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Pen Name : 'Majrooh'
Real Name : Asrar Hasan Khan
maiñ akelā hī chalā thā jānib-e-manzil magar
log saath aate ga.e aur kārvāñ bantā gayā
main akela hi chala tha jaanib-e-manzil magar
log sath aate gae aur karwan banta gaya
A major poet of the Progressive Writers Movement, Majrooh Sultanpuri was born Asrar Hasan Khan. As recorded by him, he was born at a village called Kachehri in Sultanpur district of Uttar Pradesh in 1918 or 1919. His father was a government servant and was deeply influenced by the Khilafat Movement which led him to decide that he would not allow his son to be educated in English language. He was, therefore, admitted to a local maktab where he studied Arabic, Persian, and Urdu. Leaving his Dars-e-Nizami syllabi unfinished, Majrooh joined Tibbiya College in Lucknow. Having acquired his degree from there in 1938, he shifted to Tanda where he established his clinic. In Tanda, he fell in love with a beautiful lady which became the reason for his leaving the place and going back to Sultanpur. His experience in love gave him the material for his poetry which he practiced with care and started reciting his compositions in mushairas. Considering his remarkable popularity in mushairas, Majrooh chose poetry and participation in mushairas as his profession. During this period, he also developed a fruitful rapport with Jigar Moradabadi and Rasheed Ahmad Siddiqui which helped him study Urdu’s classical poetry in depth.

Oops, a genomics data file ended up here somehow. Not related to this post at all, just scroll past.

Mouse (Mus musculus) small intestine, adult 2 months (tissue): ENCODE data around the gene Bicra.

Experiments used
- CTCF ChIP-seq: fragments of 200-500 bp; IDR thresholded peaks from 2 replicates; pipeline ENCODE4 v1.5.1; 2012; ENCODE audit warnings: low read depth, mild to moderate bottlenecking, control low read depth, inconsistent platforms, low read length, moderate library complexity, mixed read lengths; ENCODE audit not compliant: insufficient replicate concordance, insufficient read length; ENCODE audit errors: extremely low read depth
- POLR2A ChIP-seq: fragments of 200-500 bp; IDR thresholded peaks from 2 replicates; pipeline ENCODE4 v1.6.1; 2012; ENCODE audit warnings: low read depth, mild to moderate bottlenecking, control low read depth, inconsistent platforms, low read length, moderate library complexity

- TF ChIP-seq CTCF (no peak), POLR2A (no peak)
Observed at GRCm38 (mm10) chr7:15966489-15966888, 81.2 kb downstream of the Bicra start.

When Majrooh went to the then Bombay with Jigar and recited his poetry in a mushaira, film director Kardar liked him immensely. Kardar was then making his film Shahjehan where Naushad was the music director. Kardar offered Majrooh a salary of five thousand rupees to work for him which Majrooh accepted heartily. He wrote lyrics for Shahjehan which Naushad set to music. Majrooh’s songs were greatly appreciated. Following this, Majrooh chose to stay in Bombay and write film lyrics. In a career spanning over fifty five years, Majrooh wrote over three hundred fifty lyrics in Urdu and three in Bhojpuri.
Although Majrooh wrote for films and penned revolutionary verses in favour of labourers for which he had even served a term of one year in jail, he distinguished himself as a poet of lasting value. His significance as poet lay in the way he mastered the classical norms of the Urdu ghazal and artfully combined message with muse to earn a place for himself as a unique poet of the Progressive Writers Movement.
Authority Control :The Library of Congress Control Number (LCCN) : n89268516